Scientist and author Stephen Jay Gould dies at 60

Stephen Jay Gould, a paleontologist and biologist who passionately criticized the misapplication of science to characterize Jews and others as inferior human beings, died Monday at the age of 60.

Gould, who died of cancer in his New York apartment, was a Harvard professor since 1967 and prolific essayist, earning a National Book Award and a MacArthur "genius" grant along the way. His monthly columns for Natural History magazine from 1974 until 2001 made him one of the world's most well-known scientists among the non-academic community.

Gould frequently referred to himself as a "Jewish agnostic." He was considered by many to be both brilliant and arrogant, and he was also a talented singer who regularly practiced with a Boston chorus and an able linguist who took pride in his ability to read sources in their original languages.

He was also a near-fanatical Yankee fan who often treated readers to scientific analyses of baseball statistics, or dropped references to ballplayers into his scientific writings. Regarding a question of race, he once wrote "'What Italian American player hit more than forty home runs for the Brooklyn Dodgers in 1953?' The answer is 'Roy Campanella,' who had a Caucasian Italian father and a black mother, but who, by our social conventions, is always identified as black."

Gould was best known within the scientific world for his theory of punctuated equilibrium. He and colleague Niles Eldredge proposed in 1972 that, contrary to traditional Darwinian thought, evolution was not a gradual process but occurred intermittently and suddenly, interspersed by long periods of near stasis.

This theory is not universally accepted, but it revolutionized evolutionary science.

Gould's reach extended far beyond academia. Through his dozens of books and his myriad essays on subjects as far-ranging as biographies of Victorian scientists, the dangers of creation science or the decline of the .400 hitter in baseball, he brought science to the layman.

His lauded 1981 work, "The Mismeasure of Man," explains how jingoism, eugenic theories and blatantly biased intelligence tests were used to justify xenophobic restrictions on immigration in the United States after 1924.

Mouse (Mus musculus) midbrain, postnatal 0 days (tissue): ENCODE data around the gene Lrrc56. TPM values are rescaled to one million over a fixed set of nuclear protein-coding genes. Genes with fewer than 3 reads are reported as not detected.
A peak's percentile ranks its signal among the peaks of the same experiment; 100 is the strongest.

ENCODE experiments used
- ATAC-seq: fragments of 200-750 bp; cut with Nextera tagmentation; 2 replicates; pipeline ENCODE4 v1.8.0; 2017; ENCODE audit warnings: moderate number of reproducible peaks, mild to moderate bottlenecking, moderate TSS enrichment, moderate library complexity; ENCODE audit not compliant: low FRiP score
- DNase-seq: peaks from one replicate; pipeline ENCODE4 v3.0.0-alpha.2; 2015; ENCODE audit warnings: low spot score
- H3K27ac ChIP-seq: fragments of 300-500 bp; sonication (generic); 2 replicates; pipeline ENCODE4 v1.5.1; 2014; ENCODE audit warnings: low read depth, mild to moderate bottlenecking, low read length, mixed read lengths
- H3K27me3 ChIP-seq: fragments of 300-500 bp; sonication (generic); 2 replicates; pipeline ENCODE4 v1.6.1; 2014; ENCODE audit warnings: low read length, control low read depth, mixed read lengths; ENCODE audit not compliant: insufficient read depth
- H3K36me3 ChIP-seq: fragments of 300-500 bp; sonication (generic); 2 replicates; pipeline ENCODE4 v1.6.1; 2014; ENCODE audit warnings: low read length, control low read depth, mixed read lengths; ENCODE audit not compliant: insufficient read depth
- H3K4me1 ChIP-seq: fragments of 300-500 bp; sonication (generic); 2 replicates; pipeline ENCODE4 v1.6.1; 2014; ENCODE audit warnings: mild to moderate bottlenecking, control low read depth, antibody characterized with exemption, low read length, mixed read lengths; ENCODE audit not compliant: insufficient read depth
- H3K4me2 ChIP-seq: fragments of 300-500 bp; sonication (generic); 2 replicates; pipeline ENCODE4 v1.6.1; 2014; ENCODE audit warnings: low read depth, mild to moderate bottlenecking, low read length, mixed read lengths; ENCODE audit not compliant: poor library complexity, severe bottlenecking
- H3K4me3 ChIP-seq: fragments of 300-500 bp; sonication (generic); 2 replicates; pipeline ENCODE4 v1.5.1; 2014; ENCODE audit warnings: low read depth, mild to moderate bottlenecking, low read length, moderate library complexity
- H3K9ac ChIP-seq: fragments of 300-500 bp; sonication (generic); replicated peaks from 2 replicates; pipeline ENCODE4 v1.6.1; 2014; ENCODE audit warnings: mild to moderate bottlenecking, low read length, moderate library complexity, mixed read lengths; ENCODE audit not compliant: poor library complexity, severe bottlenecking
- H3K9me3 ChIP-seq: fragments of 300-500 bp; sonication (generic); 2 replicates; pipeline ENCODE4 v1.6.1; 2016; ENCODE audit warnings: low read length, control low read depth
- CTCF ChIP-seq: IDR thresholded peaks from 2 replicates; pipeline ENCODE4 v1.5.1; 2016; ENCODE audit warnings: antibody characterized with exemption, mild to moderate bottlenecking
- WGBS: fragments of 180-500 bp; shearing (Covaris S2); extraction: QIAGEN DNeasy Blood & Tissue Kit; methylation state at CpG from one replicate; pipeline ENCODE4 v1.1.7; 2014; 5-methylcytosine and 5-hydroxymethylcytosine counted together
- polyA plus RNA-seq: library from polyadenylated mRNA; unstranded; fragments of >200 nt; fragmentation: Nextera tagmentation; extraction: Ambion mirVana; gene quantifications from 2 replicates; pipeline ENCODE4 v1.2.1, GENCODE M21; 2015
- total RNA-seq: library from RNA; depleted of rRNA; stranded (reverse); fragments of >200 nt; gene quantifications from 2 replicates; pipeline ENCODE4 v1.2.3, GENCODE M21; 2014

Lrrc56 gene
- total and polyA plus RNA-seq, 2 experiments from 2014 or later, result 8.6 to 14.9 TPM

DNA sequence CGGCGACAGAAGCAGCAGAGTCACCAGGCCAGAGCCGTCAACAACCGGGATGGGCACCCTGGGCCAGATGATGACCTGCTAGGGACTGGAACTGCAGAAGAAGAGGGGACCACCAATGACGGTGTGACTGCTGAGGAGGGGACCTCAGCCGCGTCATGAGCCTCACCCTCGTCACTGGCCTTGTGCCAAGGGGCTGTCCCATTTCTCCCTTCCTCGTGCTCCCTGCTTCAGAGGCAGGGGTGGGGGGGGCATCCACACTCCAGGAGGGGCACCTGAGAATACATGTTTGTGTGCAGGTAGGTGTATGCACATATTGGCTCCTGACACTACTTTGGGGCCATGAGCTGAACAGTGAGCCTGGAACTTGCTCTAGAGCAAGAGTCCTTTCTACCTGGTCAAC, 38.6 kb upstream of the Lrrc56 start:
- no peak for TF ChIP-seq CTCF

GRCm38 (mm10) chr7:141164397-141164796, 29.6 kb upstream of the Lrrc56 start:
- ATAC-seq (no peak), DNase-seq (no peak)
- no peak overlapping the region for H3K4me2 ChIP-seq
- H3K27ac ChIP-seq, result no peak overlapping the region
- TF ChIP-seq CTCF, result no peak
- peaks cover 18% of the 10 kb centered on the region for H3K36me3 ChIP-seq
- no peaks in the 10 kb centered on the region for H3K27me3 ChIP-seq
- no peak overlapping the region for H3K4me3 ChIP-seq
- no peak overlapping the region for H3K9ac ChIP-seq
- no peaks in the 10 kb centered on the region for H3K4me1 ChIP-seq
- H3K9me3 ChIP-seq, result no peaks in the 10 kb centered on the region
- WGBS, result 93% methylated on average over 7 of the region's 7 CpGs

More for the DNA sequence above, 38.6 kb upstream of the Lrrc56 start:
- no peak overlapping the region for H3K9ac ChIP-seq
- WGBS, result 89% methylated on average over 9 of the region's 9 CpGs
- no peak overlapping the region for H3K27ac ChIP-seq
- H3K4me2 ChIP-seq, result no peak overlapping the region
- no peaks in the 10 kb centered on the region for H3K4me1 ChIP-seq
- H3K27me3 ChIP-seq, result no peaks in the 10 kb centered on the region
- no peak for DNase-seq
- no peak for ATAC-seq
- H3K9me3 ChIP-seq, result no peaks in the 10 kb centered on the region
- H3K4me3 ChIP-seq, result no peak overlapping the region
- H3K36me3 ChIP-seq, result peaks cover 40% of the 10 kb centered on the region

These restrictions, Gould noted, kept Jewish refugees out during the 1930s as the scourge of anti-Semitism swept across Europe.

"We know what happened to many who wished to leave but had nowhere to go. The paths to destruction are often indirect, but ideas can be agents as sure as guns and bombs," he wrote.

His criticisms of scientific attempts to validate the notion of biological determinism — the belief that individual differences are biologically caused and, therefore, unchangeable — had a personal origin.

"All my grandparents were immigrants to America, and in the group of Eastern European Jews whom [eugenicist H.H.] Goddard and company would have so severely restricted," he wrote.

The dedication of "The Mismeasure of Man" read: "To the memory of Grammy and Papa Joe, who came, struggled, and prospered, Mr. Goddard notwithstanding."

Gould's writings earned him a good deal of fame — how many other paleontologists appeared as themselves on "The Simpsons"?

His stature in both the scientific and general communities also led to numerous courtroom appearances, in which he testified about the validity of evolutionary science. An ardent foe of anti-evolution forces and creation scientists — whom he regarded as disingenuous impostors — he earned the nickname "the bulldog of evolutionary biology."

In addition to his science writings, Gould also wrote about his past as a civil rights activist and his leftist New York Jewish upbringing — a childhood that left him disconnected from religious Judaism.

"Religion is an intriguing phenomenon that everyone should know about because it's played such a vital role in human history," he once told the Forward newspaper. "It just doesn't make a lot of sense to me personally."

Religion and science, Gould maintained, were not competing forces, and one could simultaneously be a dedicated evolutionist and a religious believer. Even the pope, he pointed out, had issued a bull validating evolution.

His writings were collected in numerous best-selling books, including "Hen's Teeth and Horse's Toes" and "Wonderful Life." His opus, the 1,433-page "The Structure of Evolutionary Theory," was published earlier this year. Gould — who refused to use a computer and punched out all of his countless papers, essays and books on a rickety old typewriter — spent more than 20 years toiling on the book.

Gould was born in 1941 in Queens and traced his love of science to an excursion he took as a young child with his father to the American Museum of National History in Manhattan.

"I dreamed of becoming a scientist, in general, and a paleontologist, in particular, ever since the Tyrannosaurus skeleton awed and scared me," he wrote.

Gould is survived by his second wife, Rhonda Roland Shearer, and by two children from his first marriage, Jesse and Ethan. He was a trustee of the Alexandria Library in Egypt. Contributions may be sent to the Alexandria Library Scholars Copyright Fund, care of Rhonda Shearer, 62 Greene St., New York, NY 10012.